MORE AND more patients can avail the benefits of cobalt machine at Cancer Hospital, M Y Hospital premises, once it gets a new source for the machine.
“We have initiated correspondence with the Bhabha Atomic Research Centre (BARC, Mumbai) regarding this issue just 4-5 days ago. The unused source from the machine discarded a few years ago and lying in the basement would be sent to Mumbai only when we get a new source,” Cancer Hospital superintendent Dr K L Gupta said.
BARC had asked the authorities concerned to discard the 1969 cobalt machine some 15 years ago. Moreover, the hospital’s basement where the machine was installed remained perennially filled with water for almost 12 years due to some untraced leak in the wall.
Presently, the hospital uses a new generation cobalt machine on the first floor that was installed in 1995. Around 90-100 patients can be treated with this facility. However, this number can increase substantially with the new source.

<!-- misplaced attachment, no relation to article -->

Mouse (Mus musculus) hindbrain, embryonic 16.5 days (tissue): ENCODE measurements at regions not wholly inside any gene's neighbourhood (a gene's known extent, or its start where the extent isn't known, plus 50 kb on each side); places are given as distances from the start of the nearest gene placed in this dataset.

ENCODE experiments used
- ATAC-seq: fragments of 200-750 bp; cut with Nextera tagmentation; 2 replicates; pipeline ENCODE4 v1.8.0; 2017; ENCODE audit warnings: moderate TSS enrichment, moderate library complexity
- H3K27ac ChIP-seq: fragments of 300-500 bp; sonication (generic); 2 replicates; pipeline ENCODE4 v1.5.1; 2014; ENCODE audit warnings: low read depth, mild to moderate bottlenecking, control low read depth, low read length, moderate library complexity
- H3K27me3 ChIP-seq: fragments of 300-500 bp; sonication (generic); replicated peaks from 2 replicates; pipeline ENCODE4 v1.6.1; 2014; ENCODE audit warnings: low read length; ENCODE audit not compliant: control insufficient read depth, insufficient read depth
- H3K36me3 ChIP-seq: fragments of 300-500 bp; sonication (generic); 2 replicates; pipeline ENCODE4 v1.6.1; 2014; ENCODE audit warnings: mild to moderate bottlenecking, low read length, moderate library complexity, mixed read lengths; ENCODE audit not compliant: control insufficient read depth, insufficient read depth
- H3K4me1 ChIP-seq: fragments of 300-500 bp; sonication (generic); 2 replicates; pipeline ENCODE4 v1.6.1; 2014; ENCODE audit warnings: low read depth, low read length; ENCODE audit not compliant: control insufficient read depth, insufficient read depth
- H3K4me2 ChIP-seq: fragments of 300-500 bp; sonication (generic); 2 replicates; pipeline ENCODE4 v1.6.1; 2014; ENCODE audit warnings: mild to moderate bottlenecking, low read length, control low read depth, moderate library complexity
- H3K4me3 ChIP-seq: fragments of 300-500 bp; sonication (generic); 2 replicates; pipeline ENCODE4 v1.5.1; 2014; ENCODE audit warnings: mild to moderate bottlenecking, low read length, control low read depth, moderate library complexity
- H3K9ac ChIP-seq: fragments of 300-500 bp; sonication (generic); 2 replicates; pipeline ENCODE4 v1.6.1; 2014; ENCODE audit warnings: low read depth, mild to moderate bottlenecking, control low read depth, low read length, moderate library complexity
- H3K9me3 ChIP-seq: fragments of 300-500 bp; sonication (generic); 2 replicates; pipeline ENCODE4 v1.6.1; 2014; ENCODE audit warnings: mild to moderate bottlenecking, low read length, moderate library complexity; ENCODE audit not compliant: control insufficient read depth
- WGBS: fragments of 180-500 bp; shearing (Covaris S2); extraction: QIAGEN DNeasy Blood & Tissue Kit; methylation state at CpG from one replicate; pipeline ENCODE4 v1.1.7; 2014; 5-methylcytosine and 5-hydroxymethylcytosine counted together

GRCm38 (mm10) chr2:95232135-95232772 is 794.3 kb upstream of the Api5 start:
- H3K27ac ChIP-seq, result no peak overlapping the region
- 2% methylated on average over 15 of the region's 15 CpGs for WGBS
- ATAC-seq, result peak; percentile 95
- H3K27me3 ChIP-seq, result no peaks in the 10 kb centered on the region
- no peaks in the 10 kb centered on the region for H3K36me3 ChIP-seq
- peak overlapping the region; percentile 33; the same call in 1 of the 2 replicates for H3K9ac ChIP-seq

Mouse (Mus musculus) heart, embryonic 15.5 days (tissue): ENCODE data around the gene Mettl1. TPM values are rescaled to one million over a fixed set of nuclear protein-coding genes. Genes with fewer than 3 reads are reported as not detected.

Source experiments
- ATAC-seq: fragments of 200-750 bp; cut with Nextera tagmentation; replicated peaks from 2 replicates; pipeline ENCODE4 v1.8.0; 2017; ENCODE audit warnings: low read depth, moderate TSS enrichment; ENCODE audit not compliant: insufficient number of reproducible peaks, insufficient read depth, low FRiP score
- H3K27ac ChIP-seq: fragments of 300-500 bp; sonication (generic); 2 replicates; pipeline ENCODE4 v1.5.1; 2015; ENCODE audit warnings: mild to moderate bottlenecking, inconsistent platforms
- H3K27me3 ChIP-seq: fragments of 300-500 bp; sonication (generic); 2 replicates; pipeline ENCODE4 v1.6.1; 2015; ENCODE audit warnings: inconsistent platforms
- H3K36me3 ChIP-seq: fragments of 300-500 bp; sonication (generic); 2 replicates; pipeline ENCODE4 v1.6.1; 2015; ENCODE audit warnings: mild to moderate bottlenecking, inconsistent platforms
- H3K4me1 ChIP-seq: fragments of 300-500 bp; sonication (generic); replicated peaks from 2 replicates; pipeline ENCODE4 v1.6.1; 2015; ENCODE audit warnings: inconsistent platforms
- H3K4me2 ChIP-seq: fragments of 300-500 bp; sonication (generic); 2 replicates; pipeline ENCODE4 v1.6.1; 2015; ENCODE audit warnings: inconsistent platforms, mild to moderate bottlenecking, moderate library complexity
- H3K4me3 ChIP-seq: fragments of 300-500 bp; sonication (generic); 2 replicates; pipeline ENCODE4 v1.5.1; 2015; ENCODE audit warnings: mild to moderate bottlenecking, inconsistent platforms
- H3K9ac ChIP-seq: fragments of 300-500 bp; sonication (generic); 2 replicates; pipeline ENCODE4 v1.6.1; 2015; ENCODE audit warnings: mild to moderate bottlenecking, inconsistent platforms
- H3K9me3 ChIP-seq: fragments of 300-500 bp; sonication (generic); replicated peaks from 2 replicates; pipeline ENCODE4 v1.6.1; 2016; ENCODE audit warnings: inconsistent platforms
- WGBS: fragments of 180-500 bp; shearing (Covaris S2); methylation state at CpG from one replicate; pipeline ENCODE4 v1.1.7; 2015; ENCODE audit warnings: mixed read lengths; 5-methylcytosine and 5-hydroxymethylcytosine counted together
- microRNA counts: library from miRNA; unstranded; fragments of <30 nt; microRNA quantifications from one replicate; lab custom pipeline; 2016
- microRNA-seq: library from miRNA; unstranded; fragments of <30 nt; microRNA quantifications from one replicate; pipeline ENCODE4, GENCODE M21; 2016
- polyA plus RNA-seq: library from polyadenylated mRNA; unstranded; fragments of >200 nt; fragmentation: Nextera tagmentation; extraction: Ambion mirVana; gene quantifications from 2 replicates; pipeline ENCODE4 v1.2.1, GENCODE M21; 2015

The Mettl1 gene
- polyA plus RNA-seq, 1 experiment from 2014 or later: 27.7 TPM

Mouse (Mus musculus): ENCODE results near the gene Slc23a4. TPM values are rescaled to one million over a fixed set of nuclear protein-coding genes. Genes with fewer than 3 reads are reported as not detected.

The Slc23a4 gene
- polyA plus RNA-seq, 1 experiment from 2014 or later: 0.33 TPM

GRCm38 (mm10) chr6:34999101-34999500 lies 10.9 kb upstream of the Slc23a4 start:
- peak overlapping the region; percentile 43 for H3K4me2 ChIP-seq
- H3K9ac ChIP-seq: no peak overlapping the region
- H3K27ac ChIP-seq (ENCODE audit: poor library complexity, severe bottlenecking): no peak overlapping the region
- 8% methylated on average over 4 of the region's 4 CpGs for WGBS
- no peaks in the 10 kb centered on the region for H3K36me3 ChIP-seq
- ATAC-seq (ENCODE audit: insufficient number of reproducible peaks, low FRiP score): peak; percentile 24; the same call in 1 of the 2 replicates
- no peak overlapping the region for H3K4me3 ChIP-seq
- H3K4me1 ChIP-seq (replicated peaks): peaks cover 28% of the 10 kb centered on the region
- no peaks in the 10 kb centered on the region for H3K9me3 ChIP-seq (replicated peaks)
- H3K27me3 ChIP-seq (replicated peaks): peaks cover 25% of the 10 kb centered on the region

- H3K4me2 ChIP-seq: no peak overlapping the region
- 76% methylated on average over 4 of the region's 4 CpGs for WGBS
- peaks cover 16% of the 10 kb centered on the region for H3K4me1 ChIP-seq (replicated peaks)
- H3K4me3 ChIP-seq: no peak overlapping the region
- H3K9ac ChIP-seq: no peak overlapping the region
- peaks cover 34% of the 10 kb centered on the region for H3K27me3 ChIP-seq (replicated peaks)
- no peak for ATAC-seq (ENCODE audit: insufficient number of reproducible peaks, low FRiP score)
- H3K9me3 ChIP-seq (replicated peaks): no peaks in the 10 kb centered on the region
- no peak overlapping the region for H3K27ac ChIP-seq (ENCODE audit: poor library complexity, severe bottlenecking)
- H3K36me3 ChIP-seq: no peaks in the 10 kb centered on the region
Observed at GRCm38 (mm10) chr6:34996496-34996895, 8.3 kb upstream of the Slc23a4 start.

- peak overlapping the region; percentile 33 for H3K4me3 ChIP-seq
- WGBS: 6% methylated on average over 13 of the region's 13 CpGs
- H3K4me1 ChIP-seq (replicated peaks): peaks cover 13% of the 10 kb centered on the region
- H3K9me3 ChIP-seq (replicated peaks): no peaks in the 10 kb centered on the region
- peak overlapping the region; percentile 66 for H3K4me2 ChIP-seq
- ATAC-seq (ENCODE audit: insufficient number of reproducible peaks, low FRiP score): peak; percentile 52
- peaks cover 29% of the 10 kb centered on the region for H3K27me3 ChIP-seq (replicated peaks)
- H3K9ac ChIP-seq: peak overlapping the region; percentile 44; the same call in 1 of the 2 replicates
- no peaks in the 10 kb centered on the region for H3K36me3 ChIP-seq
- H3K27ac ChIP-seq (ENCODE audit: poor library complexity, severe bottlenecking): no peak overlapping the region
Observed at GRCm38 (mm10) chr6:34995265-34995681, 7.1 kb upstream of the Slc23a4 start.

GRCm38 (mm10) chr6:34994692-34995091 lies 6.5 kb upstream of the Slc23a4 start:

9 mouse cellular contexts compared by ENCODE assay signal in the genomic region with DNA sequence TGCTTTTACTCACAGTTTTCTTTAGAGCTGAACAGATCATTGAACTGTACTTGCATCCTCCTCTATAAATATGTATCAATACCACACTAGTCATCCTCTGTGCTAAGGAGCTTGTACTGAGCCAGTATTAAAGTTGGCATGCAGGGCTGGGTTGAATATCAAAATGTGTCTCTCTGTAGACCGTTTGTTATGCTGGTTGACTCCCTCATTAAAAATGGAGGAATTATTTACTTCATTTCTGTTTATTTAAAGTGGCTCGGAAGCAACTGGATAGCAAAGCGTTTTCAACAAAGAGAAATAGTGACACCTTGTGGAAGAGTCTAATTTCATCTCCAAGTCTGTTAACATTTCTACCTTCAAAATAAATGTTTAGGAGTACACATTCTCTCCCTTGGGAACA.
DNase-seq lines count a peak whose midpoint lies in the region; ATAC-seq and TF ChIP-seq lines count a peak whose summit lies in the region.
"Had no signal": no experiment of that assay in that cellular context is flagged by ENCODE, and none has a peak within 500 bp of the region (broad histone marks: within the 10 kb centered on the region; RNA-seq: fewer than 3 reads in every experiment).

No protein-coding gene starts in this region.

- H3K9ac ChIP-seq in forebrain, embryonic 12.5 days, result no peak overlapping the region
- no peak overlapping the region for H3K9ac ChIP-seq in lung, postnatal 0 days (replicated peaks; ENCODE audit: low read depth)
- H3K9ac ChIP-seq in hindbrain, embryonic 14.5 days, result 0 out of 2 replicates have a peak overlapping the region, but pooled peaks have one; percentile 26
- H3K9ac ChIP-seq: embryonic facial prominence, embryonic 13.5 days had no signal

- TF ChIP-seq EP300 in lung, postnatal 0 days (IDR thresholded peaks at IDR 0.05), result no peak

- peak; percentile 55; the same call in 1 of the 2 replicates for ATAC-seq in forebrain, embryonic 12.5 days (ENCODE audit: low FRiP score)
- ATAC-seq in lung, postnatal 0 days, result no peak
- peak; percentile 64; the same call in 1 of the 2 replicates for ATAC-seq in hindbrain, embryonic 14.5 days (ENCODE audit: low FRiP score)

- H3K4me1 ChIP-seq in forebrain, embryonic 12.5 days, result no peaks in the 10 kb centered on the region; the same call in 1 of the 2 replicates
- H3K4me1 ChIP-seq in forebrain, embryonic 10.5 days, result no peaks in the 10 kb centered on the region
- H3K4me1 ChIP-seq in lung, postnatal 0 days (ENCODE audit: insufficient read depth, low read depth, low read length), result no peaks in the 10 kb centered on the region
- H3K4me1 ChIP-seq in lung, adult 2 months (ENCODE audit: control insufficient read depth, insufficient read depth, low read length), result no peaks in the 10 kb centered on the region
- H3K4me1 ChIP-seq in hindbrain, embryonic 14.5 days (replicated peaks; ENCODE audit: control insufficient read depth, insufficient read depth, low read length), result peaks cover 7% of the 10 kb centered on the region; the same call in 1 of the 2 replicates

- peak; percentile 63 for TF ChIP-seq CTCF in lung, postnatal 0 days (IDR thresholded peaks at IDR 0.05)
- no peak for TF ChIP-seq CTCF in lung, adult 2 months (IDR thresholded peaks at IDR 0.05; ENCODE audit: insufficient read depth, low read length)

With active intervention and personal interest taken by divisional commissioner Ashok Das, many positive changes are taking place by way of developmental work.
Das has also asked for digging up an old well behind the Cancer Hospital building, as this may possibly be the reason for water leakage in the basement.
With the machine now free from water logging, hospital authorities are hopeful that they would be able send the unused source to BARC for replacement.
“According to a recent rule, any institution can get a new cobalt source only if the unused source is properly disposed off,” Dr Gupta said adding, “The machine would be sent to Mumbai where BARC authorities would take out the unused source and bury it deep in the ground.”
When asked how much time it would take for the new source to arrive, Dr Gupta said, “The work to pump out water from the basement is going on continuously. Correspondence with BARC, too, has been initiated and Rs 35 lakh sanctioned for the new source has also been deposited with BARC.”
“All said and done, it should take 2-3 months. We are looking forward for a quick redressal as we can then treat more and more patients with the new source,” he added.
The hospital, which was started in 1969, gets about 2,700-2,800 new patients in the OPD every year while about 35,000-40,000 patients come for follow-up annually.